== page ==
Giles can restore your health by pragmatically using powerful methods of natural healing. He learned these in his University training and clinical internship in a Chinese hospital; and refined them in clinical practice with the guidance of experienced mentors. His path from contact sports to the less forceful disciplines of aikijujutsu and taijiquan has made him a dedicated and empathetic practitioner with a personal knowledge of the causes and treatment of musculo-skeletal conditions, especially those endured by active people. An awareness of the prevalence of digestive problems has made him devote himself to finding the best Chinese Medicine treatments for them and he has successfully applied these methods in clinic.
So how did a white boy become a Chinese Medicine Doctor? Somehow the path led there.
A love of intellectual learning led to reading Daoist philosophy and Chinese Medicine theory. Hard training and contact sport brought injuries that were effectively treated with acupuncture, and brought an interest in practice. A transition to more gentle and harmonious physical training led to practicing the philosophy and theory in tangible ways.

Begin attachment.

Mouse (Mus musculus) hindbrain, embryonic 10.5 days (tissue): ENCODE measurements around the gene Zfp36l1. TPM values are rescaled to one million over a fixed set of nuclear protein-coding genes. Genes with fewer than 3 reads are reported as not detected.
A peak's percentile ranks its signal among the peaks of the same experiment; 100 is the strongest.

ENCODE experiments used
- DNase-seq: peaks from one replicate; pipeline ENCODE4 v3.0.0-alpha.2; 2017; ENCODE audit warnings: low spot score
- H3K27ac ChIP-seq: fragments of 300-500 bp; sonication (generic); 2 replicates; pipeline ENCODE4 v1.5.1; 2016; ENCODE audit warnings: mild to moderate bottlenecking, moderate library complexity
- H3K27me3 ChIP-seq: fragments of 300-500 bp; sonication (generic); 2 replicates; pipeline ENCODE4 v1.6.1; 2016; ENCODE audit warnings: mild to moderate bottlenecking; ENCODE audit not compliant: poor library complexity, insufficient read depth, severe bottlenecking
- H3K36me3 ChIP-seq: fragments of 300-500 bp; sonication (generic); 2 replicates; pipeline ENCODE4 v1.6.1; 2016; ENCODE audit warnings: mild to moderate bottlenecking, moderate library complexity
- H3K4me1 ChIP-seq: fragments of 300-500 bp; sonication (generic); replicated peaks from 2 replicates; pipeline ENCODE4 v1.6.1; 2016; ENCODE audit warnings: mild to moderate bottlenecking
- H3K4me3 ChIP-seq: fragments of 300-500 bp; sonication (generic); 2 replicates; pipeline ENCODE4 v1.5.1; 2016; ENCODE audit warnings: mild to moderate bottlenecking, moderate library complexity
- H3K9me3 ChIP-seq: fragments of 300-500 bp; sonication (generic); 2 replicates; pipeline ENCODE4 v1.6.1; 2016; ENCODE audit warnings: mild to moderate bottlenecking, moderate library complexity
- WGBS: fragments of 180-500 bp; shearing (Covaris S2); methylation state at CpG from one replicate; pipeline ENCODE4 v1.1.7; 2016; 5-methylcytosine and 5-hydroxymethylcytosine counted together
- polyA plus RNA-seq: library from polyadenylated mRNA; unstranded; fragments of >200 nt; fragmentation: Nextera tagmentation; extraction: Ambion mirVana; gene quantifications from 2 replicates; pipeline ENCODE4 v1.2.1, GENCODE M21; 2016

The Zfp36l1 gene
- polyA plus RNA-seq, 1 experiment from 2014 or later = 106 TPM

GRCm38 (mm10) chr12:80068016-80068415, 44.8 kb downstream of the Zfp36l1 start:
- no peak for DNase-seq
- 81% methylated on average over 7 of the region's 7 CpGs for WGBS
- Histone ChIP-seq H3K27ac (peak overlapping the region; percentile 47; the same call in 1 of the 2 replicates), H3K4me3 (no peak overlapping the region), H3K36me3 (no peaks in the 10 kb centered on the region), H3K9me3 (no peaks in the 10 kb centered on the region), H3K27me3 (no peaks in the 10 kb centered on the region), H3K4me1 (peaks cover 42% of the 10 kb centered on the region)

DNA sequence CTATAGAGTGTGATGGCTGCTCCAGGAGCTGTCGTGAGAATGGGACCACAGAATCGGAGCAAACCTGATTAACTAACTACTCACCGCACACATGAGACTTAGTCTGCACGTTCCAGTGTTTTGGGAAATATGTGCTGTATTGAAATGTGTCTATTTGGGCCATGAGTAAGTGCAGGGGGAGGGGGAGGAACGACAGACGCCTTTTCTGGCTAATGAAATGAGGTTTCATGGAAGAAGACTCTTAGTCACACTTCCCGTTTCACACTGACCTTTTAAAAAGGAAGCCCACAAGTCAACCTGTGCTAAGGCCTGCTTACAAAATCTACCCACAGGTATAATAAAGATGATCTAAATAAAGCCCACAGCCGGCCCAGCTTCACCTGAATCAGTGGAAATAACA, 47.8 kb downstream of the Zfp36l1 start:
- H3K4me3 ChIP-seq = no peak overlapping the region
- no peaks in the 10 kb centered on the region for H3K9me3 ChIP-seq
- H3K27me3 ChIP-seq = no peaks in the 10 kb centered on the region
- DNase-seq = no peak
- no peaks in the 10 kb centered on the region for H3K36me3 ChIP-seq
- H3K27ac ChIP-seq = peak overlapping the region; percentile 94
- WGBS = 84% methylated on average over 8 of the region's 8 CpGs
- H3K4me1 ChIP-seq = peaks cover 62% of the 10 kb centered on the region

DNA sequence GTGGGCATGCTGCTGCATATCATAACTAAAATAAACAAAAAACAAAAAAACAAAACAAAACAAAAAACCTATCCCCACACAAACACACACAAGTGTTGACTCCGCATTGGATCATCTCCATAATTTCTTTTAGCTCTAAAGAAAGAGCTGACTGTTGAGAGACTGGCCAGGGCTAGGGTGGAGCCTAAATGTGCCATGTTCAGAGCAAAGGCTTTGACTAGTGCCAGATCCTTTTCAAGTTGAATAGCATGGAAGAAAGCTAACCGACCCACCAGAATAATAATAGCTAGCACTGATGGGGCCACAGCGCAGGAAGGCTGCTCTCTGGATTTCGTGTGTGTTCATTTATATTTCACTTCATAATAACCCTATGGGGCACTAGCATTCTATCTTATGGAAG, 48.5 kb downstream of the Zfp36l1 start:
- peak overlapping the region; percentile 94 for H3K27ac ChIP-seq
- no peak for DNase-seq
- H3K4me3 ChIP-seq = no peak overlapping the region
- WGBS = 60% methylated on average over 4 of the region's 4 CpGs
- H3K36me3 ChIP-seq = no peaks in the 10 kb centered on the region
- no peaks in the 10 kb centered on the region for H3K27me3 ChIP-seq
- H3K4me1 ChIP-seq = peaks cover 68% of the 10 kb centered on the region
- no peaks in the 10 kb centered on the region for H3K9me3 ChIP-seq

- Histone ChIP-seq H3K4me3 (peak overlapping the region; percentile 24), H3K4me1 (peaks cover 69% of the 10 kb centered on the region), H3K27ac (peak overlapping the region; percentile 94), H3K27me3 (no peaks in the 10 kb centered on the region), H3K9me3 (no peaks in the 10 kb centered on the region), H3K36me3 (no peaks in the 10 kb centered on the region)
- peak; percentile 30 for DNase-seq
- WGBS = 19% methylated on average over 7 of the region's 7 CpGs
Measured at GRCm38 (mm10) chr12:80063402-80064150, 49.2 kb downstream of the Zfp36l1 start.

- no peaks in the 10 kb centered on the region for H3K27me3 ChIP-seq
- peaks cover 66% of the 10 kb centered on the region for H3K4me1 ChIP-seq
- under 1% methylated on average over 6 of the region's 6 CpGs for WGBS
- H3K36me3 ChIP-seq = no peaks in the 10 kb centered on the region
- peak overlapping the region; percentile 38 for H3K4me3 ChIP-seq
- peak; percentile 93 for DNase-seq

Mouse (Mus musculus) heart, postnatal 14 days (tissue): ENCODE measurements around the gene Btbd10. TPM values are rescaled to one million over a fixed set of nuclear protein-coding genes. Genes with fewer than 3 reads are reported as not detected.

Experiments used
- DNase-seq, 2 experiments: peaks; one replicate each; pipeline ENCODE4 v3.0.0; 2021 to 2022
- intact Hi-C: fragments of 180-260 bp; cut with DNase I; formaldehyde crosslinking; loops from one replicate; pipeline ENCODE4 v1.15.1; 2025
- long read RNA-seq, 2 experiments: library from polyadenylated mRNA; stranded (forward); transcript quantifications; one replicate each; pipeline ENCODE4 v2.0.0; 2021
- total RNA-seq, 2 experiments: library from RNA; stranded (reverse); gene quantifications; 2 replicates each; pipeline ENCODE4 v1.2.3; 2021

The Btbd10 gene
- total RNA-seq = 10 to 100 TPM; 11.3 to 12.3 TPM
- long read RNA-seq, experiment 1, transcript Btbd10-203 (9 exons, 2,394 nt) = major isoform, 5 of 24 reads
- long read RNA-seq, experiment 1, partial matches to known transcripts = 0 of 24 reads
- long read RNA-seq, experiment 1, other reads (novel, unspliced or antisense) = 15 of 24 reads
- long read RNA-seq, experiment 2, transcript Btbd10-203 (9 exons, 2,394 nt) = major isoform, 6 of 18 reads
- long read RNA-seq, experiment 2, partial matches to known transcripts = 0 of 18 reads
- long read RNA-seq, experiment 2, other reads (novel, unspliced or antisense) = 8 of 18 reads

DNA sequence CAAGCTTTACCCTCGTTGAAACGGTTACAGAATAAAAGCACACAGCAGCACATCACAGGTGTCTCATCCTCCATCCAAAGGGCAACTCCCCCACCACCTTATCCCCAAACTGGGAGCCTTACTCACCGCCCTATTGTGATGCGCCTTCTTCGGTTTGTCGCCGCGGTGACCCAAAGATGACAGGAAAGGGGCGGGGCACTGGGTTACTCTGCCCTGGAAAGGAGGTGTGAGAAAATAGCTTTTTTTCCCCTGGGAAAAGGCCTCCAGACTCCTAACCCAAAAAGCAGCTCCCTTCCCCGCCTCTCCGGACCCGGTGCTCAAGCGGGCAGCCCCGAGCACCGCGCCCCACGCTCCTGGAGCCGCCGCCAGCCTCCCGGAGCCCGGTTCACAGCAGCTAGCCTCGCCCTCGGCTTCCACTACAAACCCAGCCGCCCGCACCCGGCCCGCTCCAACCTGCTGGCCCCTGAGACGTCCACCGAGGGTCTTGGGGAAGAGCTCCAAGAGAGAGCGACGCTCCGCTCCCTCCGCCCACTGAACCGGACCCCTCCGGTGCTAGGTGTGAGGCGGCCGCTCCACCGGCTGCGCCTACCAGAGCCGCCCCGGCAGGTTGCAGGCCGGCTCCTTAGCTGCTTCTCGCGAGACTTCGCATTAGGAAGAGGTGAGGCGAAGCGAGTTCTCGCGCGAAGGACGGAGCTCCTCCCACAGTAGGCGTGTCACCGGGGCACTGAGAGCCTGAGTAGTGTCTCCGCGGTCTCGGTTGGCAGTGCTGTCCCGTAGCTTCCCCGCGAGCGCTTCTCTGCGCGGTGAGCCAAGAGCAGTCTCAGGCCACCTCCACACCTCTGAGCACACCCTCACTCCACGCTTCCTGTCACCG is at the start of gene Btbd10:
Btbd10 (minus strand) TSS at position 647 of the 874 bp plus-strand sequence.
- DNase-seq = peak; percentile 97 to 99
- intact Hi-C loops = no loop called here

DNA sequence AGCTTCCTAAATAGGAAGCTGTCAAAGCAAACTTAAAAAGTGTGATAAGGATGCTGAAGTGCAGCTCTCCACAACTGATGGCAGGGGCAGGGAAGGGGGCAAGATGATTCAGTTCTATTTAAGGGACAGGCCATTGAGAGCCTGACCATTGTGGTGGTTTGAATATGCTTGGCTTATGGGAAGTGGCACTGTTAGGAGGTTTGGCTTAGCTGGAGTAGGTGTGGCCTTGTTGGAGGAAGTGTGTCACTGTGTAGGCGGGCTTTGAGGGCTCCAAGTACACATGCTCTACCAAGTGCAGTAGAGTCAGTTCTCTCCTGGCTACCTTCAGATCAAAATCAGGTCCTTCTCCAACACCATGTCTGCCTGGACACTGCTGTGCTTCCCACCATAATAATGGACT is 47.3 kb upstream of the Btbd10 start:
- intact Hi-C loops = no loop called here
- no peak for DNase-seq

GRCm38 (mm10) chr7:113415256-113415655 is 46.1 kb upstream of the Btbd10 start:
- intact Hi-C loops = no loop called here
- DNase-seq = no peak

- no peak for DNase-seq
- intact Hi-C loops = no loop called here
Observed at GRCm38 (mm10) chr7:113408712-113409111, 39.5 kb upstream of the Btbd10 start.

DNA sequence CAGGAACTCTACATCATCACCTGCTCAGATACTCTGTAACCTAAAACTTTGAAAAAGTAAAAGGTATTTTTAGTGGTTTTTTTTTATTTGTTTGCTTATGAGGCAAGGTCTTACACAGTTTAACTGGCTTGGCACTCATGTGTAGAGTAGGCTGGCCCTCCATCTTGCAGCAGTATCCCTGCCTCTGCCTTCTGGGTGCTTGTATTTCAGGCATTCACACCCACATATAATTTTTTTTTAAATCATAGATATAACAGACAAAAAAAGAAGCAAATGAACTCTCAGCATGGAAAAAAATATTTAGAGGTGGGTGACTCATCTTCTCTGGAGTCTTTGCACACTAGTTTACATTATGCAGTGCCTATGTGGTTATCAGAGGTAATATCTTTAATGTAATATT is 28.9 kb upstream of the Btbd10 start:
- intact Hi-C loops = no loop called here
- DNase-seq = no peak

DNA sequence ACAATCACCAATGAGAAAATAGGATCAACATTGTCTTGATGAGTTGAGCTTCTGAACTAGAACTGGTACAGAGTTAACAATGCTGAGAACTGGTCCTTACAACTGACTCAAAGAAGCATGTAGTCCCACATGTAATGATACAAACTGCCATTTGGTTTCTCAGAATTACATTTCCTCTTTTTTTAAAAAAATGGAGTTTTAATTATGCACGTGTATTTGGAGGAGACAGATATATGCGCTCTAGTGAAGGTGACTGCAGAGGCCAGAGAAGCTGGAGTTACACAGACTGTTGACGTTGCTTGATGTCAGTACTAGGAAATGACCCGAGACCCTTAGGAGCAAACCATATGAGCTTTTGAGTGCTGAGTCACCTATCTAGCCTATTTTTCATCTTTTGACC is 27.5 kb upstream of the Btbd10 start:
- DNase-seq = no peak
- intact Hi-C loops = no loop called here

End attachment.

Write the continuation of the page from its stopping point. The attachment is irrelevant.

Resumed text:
It is this natural path to being a practitioner, without some kind of epiphany on the road and dramatic change of track, that has given Giles a pragmatic approach to Chinese medicine. No evangelical fervour and preaching about repentance here, it's medicine not a religion. There is a balanced way to live that can keep you healthy, but we can get there gradually.
Giles graduated from RMIT with distinction with a Bachelor of Applied Science in Human Biology and Chinese Medicine which ended with a four month, ful-ltime, intensive internship at the Jiangsu Provincial Hospital of Chinese Medicine in Nanjing. He is registered with AHPRA as an Acupuncturist, Chinese Herbal Medicine Practitioner, and Herb Dispenser, and is a member of the professional association for Chinese Medicine Practitioners, AACMA. He has gained experience in treating many health problems in his clinical work, and by volunteering at the Wellington in Collingwood, which provides free treatment to the disadvantaged. He has also been extremely fortunate to be able to learn from renowned Chinese Herbalist and Gynaecologist, Steven Clavey.
One more thing about this path. With the transition to gentler training he has now been practising aiki-jujutsu for 20 years. This practice has made him responsive and empathetic, which he says no-one warned him about as he probably would have objected. These are useful qualities for a health practitioner though.
Giles teaches Butokuryu Aikijujutsu at the Melbourne Aikijujutsu Club